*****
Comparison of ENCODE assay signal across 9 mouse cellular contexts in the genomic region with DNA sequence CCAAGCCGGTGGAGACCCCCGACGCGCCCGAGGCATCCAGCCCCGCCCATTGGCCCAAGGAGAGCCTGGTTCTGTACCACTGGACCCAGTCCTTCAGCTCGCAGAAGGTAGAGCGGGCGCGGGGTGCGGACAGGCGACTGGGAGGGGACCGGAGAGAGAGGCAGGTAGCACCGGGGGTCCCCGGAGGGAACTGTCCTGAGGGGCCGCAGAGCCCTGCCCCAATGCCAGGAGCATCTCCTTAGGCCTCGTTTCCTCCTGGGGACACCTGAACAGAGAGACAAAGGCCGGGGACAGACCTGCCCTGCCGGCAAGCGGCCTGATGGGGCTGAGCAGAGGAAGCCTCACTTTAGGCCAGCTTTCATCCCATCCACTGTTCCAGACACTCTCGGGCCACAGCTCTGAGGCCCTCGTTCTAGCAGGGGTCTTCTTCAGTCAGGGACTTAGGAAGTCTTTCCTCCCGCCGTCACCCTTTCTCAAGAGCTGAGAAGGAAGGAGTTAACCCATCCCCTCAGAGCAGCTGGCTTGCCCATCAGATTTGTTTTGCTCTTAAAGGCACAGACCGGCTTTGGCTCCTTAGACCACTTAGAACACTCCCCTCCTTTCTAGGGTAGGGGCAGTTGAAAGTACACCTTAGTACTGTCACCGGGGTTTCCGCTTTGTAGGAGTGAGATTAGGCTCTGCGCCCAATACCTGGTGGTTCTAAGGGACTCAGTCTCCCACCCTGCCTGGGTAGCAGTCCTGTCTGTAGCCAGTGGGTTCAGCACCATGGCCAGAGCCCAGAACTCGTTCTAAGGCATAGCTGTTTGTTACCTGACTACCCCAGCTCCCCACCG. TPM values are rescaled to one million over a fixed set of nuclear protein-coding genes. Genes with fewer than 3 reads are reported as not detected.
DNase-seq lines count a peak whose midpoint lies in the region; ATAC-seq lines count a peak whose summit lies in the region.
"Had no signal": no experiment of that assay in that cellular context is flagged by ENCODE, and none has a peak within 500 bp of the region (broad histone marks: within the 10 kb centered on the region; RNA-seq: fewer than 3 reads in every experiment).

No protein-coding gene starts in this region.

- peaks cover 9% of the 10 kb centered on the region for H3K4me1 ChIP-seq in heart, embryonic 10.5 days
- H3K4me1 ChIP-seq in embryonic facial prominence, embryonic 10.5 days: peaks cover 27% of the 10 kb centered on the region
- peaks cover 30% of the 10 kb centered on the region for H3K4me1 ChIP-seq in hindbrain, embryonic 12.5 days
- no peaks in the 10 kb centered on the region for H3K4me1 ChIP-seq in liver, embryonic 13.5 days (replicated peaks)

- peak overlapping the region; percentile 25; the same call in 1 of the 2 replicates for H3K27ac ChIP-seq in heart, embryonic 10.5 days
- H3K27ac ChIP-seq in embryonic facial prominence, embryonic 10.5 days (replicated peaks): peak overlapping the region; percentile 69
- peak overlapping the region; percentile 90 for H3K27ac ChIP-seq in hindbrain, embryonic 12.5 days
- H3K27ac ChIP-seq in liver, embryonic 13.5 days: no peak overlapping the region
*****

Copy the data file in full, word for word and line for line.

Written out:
Comparison of ENCODE assay signal across 9 mouse cellular contexts in the genomic region with DNA sequence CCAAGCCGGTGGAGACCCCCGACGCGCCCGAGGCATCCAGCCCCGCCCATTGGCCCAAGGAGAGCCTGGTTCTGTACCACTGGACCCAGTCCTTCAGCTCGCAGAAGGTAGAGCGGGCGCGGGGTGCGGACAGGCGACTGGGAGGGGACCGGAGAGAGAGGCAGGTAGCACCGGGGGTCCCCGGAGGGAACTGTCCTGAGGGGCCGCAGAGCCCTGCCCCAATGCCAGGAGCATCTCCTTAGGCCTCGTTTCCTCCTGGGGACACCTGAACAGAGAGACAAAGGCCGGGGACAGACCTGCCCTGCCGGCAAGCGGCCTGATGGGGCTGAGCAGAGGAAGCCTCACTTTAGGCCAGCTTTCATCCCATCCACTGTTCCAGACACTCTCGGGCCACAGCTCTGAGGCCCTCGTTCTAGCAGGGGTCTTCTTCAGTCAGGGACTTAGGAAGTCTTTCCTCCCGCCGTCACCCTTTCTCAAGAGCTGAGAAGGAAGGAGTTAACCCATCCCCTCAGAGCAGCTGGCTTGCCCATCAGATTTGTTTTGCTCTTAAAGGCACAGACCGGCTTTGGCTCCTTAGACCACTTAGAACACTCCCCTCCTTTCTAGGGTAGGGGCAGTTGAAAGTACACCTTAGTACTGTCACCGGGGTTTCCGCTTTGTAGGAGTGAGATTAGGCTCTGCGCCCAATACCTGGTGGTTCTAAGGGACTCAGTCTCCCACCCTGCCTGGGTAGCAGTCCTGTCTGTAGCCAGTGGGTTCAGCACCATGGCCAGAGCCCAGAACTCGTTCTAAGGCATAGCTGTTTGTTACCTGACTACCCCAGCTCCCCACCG. TPM values are rescaled to one million over a fixed set of nuclear protein-coding genes. Genes with fewer than 3 reads are reported as not detected.
DNase-seq lines count a peak whose midpoint lies in the region; ATAC-seq lines count a peak whose summit lies in the region.
"Had no signal": no experiment of that assay in that cellular context is flagged by ENCODE, and none has a peak within 500 bp of the region (broad histone marks: within the 10 kb centered on the region; RNA-seq: fewer than 3 reads in every experiment).

No protein-coding gene starts in this region.

- peaks cover 9% of the 10 kb centered on the region for H3K4me1 ChIP-seq in heart, embryonic 10.5 days
- H3K4me1 ChIP-seq in embryonic facial prominence, embryonic 10.5 days: peaks cover 27% of the 10 kb centered on the region
- peaks cover 30% of the 10 kb centered on the region for H3K4me1 ChIP-seq in hindbrain, embryonic 12.5 days
- no peaks in the 10 kb centered on the region for H3K4me1 ChIP-seq in liver, embryonic 13.5 days (replicated peaks)

- peak overlapping the region; percentile 25; the same call in 1 of the 2 replicates for H3K27ac ChIP-seq in heart, embryonic 10.5 days
- H3K27ac ChIP-seq in embryonic facial prominence, embryonic 10.5 days (replicated peaks): peak overlapping the region; percentile 69
- peak overlapping the region; percentile 90 for H3K27ac ChIP-seq in hindbrain, embryonic 12.5 days
- H3K27ac ChIP-seq in liver, embryonic 13.5 days: no peak overlapping the region